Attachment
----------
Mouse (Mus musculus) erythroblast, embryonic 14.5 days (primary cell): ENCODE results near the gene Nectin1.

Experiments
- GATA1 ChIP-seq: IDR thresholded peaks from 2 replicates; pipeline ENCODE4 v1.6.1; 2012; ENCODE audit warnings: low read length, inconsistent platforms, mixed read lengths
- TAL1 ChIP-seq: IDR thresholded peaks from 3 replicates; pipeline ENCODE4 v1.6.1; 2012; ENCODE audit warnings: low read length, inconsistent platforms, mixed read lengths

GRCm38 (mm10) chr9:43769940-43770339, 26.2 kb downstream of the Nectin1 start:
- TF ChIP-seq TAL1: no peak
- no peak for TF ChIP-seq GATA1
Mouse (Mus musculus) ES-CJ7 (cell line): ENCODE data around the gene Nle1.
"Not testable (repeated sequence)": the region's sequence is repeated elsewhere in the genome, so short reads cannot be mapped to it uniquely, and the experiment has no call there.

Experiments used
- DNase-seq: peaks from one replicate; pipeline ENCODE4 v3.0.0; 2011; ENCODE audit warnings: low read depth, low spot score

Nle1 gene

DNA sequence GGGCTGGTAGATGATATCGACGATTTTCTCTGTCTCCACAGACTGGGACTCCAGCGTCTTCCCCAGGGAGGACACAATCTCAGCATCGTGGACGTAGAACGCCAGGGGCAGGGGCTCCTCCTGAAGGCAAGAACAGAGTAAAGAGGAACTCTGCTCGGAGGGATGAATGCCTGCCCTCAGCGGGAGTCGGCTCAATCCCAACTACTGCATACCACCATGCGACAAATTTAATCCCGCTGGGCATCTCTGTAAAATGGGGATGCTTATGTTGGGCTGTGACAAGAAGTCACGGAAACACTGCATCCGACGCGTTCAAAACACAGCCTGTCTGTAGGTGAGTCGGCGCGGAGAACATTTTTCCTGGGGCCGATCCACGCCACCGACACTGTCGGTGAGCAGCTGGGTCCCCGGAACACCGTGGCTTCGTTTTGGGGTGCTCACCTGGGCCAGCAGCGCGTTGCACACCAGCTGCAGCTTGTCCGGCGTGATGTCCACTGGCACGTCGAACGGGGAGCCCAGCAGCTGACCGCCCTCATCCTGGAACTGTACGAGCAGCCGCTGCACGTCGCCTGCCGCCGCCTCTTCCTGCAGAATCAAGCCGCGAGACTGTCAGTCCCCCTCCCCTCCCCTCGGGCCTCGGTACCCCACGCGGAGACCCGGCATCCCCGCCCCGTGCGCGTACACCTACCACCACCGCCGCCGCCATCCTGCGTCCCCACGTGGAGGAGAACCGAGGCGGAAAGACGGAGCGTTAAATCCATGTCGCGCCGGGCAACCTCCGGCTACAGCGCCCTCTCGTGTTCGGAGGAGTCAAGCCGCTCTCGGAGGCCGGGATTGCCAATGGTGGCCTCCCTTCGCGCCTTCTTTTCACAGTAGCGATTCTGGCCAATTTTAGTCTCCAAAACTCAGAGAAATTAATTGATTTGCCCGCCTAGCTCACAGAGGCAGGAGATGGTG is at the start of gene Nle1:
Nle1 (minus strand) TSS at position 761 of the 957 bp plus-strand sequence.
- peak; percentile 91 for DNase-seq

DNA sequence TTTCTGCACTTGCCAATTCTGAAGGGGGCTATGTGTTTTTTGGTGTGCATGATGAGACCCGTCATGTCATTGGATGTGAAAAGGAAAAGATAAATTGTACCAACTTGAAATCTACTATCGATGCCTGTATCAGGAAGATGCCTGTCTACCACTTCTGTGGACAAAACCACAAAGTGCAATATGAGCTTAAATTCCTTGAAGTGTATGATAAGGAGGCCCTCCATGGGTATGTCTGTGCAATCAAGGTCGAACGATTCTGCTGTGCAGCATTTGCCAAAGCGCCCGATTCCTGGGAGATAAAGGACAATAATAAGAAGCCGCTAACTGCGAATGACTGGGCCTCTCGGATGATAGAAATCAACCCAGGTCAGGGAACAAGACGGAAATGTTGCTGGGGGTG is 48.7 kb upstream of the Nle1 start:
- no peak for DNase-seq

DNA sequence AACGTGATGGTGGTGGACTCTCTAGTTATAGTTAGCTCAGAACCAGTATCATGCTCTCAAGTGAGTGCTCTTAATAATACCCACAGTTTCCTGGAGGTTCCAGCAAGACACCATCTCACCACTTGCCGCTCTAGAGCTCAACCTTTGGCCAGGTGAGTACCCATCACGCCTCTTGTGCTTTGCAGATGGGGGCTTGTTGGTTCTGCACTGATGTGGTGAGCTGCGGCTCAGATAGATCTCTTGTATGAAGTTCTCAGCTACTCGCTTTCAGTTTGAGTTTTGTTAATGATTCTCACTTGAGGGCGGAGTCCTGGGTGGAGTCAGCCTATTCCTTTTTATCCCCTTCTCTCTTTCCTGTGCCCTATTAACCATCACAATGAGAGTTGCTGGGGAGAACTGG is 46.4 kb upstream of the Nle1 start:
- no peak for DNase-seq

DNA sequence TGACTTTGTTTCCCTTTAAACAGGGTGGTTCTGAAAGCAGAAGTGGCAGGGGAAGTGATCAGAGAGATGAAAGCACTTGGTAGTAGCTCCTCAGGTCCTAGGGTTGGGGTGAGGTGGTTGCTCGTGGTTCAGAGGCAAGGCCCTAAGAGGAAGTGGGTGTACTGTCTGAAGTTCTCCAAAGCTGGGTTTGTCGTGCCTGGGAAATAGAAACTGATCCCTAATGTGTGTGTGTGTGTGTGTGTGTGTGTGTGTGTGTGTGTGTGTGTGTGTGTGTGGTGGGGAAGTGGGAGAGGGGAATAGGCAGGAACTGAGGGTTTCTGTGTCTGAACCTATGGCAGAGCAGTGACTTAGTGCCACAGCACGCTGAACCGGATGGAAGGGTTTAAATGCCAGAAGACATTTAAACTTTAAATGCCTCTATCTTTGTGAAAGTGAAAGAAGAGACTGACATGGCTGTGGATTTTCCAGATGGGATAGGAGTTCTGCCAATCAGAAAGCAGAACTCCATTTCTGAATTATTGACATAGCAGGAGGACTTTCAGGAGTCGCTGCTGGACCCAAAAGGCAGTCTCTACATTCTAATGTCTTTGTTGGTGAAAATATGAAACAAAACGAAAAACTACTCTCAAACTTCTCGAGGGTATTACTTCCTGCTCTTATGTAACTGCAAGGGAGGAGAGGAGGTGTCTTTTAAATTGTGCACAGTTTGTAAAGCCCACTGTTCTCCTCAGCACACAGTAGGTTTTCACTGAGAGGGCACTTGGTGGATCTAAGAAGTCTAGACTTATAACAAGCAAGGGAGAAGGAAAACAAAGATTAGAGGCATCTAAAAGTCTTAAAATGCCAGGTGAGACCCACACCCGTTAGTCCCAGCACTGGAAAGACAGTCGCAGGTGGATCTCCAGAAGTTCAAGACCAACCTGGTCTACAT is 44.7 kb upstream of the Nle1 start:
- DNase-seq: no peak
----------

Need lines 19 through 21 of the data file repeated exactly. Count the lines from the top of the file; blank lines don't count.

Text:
- no peak for DNase-seq

DNA sequence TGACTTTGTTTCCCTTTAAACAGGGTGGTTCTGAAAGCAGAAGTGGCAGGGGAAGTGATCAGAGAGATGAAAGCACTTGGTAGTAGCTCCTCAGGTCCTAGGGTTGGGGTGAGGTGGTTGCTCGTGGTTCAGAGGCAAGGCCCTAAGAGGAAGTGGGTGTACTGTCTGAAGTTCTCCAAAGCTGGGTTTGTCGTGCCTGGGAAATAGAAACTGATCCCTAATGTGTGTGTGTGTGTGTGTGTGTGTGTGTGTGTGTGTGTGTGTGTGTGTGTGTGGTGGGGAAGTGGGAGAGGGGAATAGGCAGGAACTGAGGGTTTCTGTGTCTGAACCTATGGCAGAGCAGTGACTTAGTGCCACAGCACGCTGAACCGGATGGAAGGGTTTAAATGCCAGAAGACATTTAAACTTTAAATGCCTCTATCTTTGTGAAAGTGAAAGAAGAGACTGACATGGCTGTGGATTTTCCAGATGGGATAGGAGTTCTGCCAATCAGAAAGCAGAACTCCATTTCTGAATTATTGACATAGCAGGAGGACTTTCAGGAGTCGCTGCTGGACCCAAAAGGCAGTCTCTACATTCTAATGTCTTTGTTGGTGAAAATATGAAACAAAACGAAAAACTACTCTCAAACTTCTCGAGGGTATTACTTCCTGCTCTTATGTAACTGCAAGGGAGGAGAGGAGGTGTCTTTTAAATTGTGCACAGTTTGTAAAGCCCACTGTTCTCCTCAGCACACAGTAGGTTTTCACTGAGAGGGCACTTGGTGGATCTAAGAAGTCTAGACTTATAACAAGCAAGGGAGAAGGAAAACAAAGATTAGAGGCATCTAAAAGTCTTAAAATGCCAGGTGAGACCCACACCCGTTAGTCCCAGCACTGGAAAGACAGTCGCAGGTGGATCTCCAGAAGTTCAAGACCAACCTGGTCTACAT is 44.7 kb upstream of the Nle1 start:
- DNase-seq: no peak